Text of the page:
Allstate Plunges Most in Six Years as Auto Losses Increase

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Allstate Corp., the largest publicly traded U.S. car and home insurer, tumbled the most in six years after profit missed analysts’ estimates as claims costs swelled for auto coverage.

Allstate fell 12 percent to $61.06 at 11:10 a.m. in New York, the most intraday since May 2009 and the worst performance in the Standard & Poor’s 500 Index. The shares have slid 13 percent this year, compared with the 1.8 percent advance of the 88-company index.

Second-quarter net income slipped to $355 million, or 79 cents a share, from $645 million, or $1.39, a year earlier, the Northbrook, Illinois-based insurer said Monday in a statement. Operating income, which excludes some investment results, was 63 cents a share, missing analysts’ estimates by 33 cents.

“Throughout the second quarter, management had been announcing elevated catastrophe losses, and analysts, including us, responded by raising loss forecasts,” Jim Shanahan, an analyst at Edward Jones, said in a note. “However, reported claims expenses still exceeded those higher estimates.”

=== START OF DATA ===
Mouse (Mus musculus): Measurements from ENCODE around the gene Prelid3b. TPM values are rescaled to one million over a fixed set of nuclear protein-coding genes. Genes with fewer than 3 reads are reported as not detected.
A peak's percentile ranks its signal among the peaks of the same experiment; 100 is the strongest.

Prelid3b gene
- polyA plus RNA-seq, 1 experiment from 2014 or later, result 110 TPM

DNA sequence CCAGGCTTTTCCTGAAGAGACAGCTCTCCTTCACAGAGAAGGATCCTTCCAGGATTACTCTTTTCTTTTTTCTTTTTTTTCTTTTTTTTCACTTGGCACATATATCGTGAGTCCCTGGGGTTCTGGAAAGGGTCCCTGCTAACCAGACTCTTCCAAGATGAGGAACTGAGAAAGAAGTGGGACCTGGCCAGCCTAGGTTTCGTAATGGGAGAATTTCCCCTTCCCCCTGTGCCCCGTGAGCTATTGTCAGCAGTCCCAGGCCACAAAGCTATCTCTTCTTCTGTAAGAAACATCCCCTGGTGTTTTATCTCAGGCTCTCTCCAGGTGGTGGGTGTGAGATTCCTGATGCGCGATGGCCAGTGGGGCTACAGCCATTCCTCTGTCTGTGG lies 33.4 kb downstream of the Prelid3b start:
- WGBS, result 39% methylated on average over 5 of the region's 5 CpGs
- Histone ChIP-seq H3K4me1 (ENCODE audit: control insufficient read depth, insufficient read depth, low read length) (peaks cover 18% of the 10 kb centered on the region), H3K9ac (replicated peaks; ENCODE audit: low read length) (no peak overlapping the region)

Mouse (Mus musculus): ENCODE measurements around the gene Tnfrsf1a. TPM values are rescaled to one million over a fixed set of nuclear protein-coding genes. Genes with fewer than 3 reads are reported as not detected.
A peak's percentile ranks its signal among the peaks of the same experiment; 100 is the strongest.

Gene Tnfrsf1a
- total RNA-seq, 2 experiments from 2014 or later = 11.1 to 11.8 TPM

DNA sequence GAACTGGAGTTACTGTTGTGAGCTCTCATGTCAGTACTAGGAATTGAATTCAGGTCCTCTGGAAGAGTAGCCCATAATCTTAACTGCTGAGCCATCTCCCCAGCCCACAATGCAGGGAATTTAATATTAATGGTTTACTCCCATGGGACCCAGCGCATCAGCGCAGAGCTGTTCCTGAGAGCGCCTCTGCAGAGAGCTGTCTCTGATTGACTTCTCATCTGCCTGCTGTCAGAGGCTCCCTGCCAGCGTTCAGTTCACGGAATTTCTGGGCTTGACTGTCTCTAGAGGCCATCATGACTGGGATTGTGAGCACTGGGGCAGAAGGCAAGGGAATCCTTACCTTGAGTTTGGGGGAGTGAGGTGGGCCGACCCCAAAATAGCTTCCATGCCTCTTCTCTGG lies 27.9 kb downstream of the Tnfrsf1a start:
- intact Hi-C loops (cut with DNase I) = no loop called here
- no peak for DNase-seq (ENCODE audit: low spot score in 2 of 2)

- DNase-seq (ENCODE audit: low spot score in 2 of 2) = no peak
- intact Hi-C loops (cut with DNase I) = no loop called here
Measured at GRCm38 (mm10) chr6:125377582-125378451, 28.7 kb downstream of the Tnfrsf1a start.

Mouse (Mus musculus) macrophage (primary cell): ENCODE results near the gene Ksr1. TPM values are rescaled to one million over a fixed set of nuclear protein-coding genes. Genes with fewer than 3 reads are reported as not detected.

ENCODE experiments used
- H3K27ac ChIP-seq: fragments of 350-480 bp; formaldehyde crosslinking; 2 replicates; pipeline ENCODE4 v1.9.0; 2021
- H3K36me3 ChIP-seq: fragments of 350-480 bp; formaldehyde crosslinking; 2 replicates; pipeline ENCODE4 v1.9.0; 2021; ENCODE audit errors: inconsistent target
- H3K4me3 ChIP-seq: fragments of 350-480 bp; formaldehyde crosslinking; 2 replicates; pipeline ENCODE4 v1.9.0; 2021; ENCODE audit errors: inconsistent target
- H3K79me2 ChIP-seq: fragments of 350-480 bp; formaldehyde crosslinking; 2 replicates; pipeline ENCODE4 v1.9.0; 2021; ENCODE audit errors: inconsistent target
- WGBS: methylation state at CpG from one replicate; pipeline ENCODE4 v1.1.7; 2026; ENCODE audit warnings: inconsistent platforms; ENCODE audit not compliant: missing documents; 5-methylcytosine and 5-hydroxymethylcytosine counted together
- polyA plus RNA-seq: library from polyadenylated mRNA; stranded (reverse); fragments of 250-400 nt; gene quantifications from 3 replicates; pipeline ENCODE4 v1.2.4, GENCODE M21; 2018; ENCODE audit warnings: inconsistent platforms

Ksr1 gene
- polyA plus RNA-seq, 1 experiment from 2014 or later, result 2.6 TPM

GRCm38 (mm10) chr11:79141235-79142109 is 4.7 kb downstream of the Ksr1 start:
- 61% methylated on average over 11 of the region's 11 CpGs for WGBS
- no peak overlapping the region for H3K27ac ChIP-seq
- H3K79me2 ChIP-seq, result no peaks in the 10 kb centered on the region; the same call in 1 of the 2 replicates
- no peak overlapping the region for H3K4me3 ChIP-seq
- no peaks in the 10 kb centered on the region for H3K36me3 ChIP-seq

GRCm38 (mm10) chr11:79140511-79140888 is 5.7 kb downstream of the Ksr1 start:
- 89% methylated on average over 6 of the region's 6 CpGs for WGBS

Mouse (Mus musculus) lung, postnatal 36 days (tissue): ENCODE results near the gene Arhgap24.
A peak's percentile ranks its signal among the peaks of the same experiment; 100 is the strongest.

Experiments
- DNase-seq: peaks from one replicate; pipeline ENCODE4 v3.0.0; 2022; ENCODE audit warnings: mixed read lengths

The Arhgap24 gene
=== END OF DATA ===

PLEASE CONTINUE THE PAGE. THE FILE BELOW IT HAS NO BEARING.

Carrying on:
The insurer announced in May that it would charge customers more after auto claims pressured margins and said after second-quarter results that it would extend the push.

Catch-Up Plan

“We are broadly increasing rates to catch up, and then keep pace, with increased loss costs,” Allstate President Matt Winter said Tuesday during a conference call. “Those rate actions and underwriting changes are taken in conjunction with our ongoing correct-classification programs to ensure we are adequately matching price and risk.”

Competitor Progressive Corp. reported in July that second-quarter profit advanced 24 percent after an acquisition. The Mayfield Village, Ohio-based car insurer has advanced 13 percent this year and was little changed from Monday’s close.

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